CONCERNED FOR CASTLEFORD TIGERS
I expressed concern at the beginning of the season, about the possibility of the ‘Six Again’ rule being abused, by a referee favouring one team over the other. During the game on Thursday 24th June, Castleford Tigers v Catalans Dragons, that concern was justified.
Most of the Catalans’ ‘six-agains’ were given on the fourth or fifth tackle, in Castleford’s ten-metre area. Most of Castleford’s ‘six-agains’ were given on the first tackle, either in Castleford’s own half or in the middle of the field.
It doesn’t take a mathematician to work out, that the Catalans were getting ten or eleven tackles in Castleford’s ten metre area, while Castleford were getting only seven tackles in Castleford’s own half. l thought Mr Kendall was a better referee than that but it seems I was wrong.
Two sayings I learned seventy years ago come to mind: “You can’t beat the referee” and “A team can only play as well as the referee will let them.” Both certainly applied to Castleford in that match. It is said that if someone has a bit of bad luck, they must have killed a robin. If that is true, the way Castleford are currently being treated by the RFL and referees, they must have killed ten.
That said, Castleford were also rubbish, which begs the question, “When is Daryl Powell going to do the honest, decent thing and walk away from the club, so Lee Radford can come in and get his own team sorted, with players who want to play for him?”
Whatever happens to Cas Tigers, Daryl Powell will walk away at the end of the end of the season without a second thought. If his new job, at Warrington Wolves, were available to him now, he would be gone in a shot and no messing, because if Cas means as much to him as he makes out, why is he leaving?
Get out now, Mr Powell. Stop wasting the club’s time and yours, as you are only waiting for your new job at Warrington to start.
Graham Dawson, Castleford
SAD TO LOSE A GREAT MAN
I was sad to hear that Kevin Sinfield is leaving our great game, he is one of Rugby League’s finest ambassadors. We saw at the end of last year how he supported Rob Burrow during a most difficult time, both for him and for his family.
Kevin Sinfield was a stalwart at Leeds Rhinos, playing for them from 1997 to 2015, scoring 176 tries in 521 appearances, and coming second only to Sir Andy Murray in the BBC’s ‘Sports Personality of the Year 2013’ presentations.
Kevin will now go to the Leicester Tigers as their defence coach so, as I also like watching Rugby Union I shall be keeping an eye on Kevin in Leicester.
I hope he does well.
Joe Vince, Colchester
SOME ‘IFFY’ SIX_AGAINS?
At The beginning of the season, I expressed my concern about the possibility of this law being abused by referees in favour of one team over the other. On Thursday 24 June, in the game between Castleford tigers v Catalan Dragons, my concerns were confirmed.
Most of the Catalans’ six-agains in that match, were given in Castleford’s ten-metre area on the fourth or fifth tackle, whereas most of Castleford’s six-agains were given in Castleford’s own half, or in the middle of the field on the first tackle.
It doesn’t take a expert in maths to work out that the Catalans were getting ten or eleven tackles in Castleford’s ten-metre area, to Castleford’s seven the Catalan’s half. I thought Mr Kendall was a better referee than that but it seems I was wrong.
Two sayings come to mind that I learned 70 years ago: 1) You can’t beat the referee and 2) A team can only play as well as the referee will let them.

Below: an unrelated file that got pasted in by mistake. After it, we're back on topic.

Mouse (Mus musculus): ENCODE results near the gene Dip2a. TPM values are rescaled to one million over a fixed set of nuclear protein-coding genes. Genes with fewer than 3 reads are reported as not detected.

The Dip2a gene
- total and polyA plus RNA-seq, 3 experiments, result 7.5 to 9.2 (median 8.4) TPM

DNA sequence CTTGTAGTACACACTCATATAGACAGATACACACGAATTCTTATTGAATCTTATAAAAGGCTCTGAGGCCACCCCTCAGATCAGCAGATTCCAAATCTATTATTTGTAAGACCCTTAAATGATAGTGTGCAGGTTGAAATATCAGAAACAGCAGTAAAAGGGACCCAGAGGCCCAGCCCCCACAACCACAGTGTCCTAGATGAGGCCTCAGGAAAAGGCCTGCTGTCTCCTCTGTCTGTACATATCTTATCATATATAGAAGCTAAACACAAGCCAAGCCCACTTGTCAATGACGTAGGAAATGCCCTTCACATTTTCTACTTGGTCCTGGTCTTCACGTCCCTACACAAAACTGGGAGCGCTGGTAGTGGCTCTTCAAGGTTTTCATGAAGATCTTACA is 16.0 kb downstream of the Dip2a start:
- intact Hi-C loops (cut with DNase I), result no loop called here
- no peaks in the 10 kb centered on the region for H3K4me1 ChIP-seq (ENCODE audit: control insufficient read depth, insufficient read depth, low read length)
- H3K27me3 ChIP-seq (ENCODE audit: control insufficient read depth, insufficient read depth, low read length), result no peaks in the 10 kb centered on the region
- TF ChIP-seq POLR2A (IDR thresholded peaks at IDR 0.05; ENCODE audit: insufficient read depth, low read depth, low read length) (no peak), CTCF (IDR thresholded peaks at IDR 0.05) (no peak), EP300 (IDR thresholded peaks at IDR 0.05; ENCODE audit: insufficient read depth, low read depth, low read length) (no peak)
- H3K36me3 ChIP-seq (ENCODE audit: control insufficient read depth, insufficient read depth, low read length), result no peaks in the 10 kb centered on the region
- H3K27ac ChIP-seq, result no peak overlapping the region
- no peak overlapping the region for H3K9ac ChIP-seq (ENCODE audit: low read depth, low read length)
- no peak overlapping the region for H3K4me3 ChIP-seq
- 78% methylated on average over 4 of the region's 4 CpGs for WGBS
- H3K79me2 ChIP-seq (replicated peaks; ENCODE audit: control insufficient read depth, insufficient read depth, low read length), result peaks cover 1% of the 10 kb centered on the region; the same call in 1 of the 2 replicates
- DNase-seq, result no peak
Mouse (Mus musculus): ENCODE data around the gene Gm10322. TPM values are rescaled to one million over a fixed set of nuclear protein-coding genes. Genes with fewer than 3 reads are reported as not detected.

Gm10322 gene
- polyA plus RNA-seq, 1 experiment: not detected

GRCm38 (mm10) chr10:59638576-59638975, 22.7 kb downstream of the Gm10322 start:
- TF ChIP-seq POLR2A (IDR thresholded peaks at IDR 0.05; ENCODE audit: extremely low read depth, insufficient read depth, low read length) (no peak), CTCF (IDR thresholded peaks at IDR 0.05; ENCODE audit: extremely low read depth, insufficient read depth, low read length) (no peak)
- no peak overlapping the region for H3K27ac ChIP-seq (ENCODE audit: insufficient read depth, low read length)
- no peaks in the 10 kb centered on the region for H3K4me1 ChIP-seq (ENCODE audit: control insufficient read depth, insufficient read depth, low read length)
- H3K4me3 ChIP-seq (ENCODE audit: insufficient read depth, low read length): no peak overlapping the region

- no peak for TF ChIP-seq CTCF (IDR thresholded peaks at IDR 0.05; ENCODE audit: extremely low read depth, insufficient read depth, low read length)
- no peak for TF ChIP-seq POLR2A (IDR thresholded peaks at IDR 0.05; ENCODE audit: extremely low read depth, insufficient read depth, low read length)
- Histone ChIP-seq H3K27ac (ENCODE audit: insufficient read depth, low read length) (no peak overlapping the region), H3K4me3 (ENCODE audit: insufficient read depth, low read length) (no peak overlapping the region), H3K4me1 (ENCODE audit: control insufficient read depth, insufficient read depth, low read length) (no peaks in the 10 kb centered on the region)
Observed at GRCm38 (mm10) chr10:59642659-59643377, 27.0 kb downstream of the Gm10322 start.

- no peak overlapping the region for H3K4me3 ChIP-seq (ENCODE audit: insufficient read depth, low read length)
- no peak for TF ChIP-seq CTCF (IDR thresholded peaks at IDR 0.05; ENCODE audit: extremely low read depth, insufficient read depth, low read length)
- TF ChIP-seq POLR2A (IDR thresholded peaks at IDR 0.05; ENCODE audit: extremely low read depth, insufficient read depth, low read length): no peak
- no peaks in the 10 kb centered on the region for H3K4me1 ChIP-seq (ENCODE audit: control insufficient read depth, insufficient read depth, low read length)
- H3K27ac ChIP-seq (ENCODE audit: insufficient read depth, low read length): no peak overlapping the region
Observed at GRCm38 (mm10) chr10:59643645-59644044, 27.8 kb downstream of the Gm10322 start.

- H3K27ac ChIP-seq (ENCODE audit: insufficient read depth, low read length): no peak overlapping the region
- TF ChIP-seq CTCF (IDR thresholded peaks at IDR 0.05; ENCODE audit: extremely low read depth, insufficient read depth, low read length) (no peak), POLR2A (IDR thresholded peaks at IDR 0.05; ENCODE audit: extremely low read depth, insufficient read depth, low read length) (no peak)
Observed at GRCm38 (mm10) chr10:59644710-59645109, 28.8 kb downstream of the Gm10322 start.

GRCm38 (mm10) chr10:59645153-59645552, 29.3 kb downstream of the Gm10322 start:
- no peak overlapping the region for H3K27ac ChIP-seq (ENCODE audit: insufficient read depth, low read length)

It is said that if someone has a bit of bad luck they must have killed a robin. If that is the case, the way Castleford are being treated by the RFL and referees, they must have killed ten.
Having said that though, Cas were rubbish – which begs the question: “When is Daryl Powell going to do the descent, honest thing and walk away from Castleford Tigers, so that Lee Radford can come in and get his own team sorted and settled, with players who want to play for him.”
Whatever happens to Castleford Tigers, Daryl Powell will just walk away to Warrington at the end of the season without a second thought. I believe that if his job at Warrington was available for him now, he would be gone in a shot, no messing. If Cas meant as much to him as he makes out, why is he leaving?
Get out now Mr. Powell and stop wasting your, and the club’s time at Castleford, just waiting for your new job at Warrington Wolves to become available.
Graham Dawson, Castleford
SAD LOSS OF A GREAT RUGBY LEAGUE MAN
I was so sad to hear Kevin Sinfield is to leave our great game; he is on of the game`s greatest ambassadors. We saw at the end of last year how he supported Rob Burrow during a difficult time for him and his family.
Kevin was a stalwart at Leeds Rhinos. He played for them from 1997– 2015. He scored one hundred and seventy-six tries in five hundred and twenty-one appearances. He also came second only to Sir Andy Murray, in the BBC Sports Personality of the Year 2013.
He will now go to the Leicester Tigers, as their Defence Coach, and as I also like watching Rugby Union, I will be keeping my eye on both Kevin and Leicester. I hope he does well.
Joe Vince, Colchester
A WIGAN LAMENT
Last week’s Mailbag made interesting reading, particularly Mr Bertram Roberts’ offering (in which he recalled what was possibly Wigan’s finest hour, when a considerably weakened team beat the Australian club champions in Australia to claim the World Club Championship of 1994.
As to Mr Jordan Turner’s complaining of a five day turn-around, may I recommend that he watches footage of Wigan’s “Mission Impossible” games, when over eight matches (I think) were played, in little more than a fortnight. Of course, that was when the game was slow and played by, “pot-bellied players who wouldn’t last more than ten minutes in today’s high speed super skilful extravaganza”.
Anyway, throughout Wigan’s pomp, one player above all often shone out. He wasn’t the fastest or biggest or most skilful yet he was in everything. Watch footage of almost any try scored by those all-conquering sides between 1984 and 1990.
Yes, I know other teams won trophies, beat Wigan, had great players, “ran Wigan very close”, but that player seemed to be ever present; always supporting the play or the try scorer if not actually scoring himself.
He left his hometown club under conditions which, considering his success, were to me disgraceful, yet around eighteen months ago there was a very good chance he would return to coach here, after success coaching in rugby union.